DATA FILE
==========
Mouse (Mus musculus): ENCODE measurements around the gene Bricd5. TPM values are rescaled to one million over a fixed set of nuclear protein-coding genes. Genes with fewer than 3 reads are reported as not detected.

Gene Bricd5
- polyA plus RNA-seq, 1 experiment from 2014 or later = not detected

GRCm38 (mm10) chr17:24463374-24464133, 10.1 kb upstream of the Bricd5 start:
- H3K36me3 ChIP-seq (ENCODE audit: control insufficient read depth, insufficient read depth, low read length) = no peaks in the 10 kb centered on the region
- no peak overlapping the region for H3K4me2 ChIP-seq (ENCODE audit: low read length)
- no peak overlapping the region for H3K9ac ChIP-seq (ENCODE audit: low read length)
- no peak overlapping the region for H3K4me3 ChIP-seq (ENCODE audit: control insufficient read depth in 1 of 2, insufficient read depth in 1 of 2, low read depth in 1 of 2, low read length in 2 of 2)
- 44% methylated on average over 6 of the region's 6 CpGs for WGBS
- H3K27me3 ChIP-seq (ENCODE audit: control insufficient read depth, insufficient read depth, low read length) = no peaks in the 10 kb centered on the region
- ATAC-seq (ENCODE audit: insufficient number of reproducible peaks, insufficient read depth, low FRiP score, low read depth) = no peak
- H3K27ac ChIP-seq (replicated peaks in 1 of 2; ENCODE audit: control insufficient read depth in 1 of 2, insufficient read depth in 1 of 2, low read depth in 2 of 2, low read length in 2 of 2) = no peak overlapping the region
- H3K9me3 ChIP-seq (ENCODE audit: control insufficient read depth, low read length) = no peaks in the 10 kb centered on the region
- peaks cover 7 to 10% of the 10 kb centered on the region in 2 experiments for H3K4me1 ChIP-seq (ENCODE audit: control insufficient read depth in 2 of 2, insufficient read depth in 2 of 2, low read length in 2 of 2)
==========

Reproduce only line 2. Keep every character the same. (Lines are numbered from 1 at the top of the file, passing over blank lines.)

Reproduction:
Gene Bricd5